The future is bright, and you have a lot of free time to play with it.
But there are a lot more variables to consider when you are making astrological predictions.
The sun has its own time line, the seasons are inextricably tied to the seasons of the moon, and so on.
As an astrologer, it is your job to track these variables, and to determine whether the future is going to look bright or grim.
But how do you know when your predictions are accurate?
What happens when you predict the wrong thing?
There are a number of factors that influence the future, and the answers to these questions can be tricky to determine.
What is a sunspot cycle?
If you were looking to find out whether a given solar event will occur in the next few days, it would be wise to look at a solar cycle.
Solar cycles are a long term trend in the timing of the sun’s output.
The cycle is determined by the amount of energy that the sun emits at any given time.
The average amount of solar energy that is released during a solar maximum is about half of what is released at a regular solar maximum.
The cycle will be different for each solar cycle, which means that there is a chance that you may see a cycle that is significantly shorter than the average.
A sunspot maximum in the past usually means a strong solar storm or super-storm, or an event that has been particularly destructive to the planet.
These events are considered to be signs of a strong sunspot and are usually considered signs of the upcoming solar maximum or a sun storm.
During a solar minimum, the sunspot number drops.
Sunspot numbers drop with each solar maximum, and it is usually the peak of a sun minimum that we see most often.
When you predict that the next solar maximum will be in the summer of 2021, you are essentially looking to predict that we will be seeing a solar storm, or that we’ll see a strong storm that is particularly damaging to the atmosphere.
But is there a better time to look for these kinds of sunspot changes?
A year ago, I predicted that the summer sunspot minimum would occur on June 24.
Now that I think about it, June 24 has passed since then.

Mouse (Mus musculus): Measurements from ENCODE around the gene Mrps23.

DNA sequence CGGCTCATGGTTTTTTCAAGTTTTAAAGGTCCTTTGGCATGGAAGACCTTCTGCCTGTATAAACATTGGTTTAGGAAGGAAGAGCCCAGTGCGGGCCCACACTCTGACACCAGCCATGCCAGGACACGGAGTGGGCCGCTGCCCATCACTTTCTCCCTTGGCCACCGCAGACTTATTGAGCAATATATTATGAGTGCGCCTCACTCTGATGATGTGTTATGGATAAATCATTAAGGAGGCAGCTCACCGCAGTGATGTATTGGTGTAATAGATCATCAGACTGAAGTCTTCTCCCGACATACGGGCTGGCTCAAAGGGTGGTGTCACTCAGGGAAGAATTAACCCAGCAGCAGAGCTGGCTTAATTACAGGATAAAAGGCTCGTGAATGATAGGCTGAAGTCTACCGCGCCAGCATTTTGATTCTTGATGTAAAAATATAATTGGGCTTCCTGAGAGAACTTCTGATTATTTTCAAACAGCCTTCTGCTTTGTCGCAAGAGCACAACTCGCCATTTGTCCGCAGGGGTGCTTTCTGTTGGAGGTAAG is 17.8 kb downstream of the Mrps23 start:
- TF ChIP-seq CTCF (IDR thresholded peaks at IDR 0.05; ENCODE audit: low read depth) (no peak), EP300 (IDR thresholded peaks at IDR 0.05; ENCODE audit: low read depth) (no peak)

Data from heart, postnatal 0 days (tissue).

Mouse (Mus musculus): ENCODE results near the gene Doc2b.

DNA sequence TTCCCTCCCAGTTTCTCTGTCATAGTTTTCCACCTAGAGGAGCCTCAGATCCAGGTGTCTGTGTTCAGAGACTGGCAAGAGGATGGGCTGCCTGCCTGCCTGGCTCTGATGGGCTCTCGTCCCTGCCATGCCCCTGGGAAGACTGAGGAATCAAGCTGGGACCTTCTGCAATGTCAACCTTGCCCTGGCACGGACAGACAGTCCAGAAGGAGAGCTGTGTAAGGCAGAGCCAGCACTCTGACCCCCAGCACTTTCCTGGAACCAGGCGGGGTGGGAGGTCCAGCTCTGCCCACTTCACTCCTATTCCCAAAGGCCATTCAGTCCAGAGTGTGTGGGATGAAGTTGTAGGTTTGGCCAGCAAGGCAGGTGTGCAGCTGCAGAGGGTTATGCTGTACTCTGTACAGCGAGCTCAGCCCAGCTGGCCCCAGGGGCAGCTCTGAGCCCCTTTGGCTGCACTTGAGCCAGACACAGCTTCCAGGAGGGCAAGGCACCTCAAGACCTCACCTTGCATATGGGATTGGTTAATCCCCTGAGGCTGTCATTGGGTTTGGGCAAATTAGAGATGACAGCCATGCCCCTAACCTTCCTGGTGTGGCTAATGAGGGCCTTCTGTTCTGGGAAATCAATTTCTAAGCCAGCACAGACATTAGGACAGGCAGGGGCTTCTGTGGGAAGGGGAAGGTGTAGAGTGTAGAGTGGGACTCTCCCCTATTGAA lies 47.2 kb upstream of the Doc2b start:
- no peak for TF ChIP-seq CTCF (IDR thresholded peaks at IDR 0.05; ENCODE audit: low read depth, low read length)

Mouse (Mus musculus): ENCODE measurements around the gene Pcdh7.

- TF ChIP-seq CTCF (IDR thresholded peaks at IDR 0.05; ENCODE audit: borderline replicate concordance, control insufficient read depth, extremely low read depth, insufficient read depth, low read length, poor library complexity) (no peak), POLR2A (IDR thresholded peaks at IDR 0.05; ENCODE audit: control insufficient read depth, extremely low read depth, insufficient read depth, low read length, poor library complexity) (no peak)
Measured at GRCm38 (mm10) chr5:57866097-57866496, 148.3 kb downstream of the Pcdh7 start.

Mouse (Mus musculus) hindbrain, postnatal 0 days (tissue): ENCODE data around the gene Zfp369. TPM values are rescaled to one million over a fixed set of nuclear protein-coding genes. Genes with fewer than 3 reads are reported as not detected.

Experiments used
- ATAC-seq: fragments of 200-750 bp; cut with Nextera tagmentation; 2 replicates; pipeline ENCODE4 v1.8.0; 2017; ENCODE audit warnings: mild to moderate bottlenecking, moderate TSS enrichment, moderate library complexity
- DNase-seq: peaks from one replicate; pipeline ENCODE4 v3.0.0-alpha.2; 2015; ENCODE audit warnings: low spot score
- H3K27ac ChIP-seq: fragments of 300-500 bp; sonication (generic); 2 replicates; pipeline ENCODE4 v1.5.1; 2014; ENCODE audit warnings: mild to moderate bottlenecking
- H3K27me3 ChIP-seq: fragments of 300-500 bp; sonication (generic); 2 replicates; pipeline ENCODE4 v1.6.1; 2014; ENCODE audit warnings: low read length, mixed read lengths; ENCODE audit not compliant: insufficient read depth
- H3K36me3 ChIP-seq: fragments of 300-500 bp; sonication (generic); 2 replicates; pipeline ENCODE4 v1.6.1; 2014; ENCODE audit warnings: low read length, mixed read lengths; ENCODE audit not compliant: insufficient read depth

But I was wrong.
In July 2021, a sunstorm could have erupted on June 23, and that would have been the first sunspot.
In August 2021, the next sunspot could have been on June 20, and a strong windstorm could also have erupted in the early morning hours of June 19.
The last sunspot would have occurred on August 20.
And, in November 2021, we would have seen a super-sunburst, which would have erupted the following morning.
If this summer sun is a sign of the next summer sun, the odds are good that we are going to see a solar super-spur in the autumn.
Are there any other solar events that you could predict in the future?
One of the best ways to make astrologiograms is to make predictions based on past solar events.
There are some sunspots that we should be watching for in the near future.
For example, in 2019 we should expect a sunspott that occurs on March 31.
In 2020, we should see a super sunburst that occurs the same day.
And in 2021, if the sunspot happens on June 12, we will likely see a major solar storm.
The best way to look ahead is to use a simple rule of thumb.
You can look at the last solar maximum in your local area and use that to make an estimate of when your solar cycle will peak.
For instance, if your local summer sunspurt is predicted to occur on the same date as the sun peak, that means you should look for a super solar storm on March 11, 2020.
Do you have any astrological predictions for the year 2020?
Yes, you do.
The following are my astroligical predictions of what I think will happen in 2020: January: I will not be in attendance at the 2020 Olympic Winter Games.
February: I’ll be at home in November.
March: I won’t be in 2019.
April: I am at home at the beginning of May.
May: I’m not going to be in May.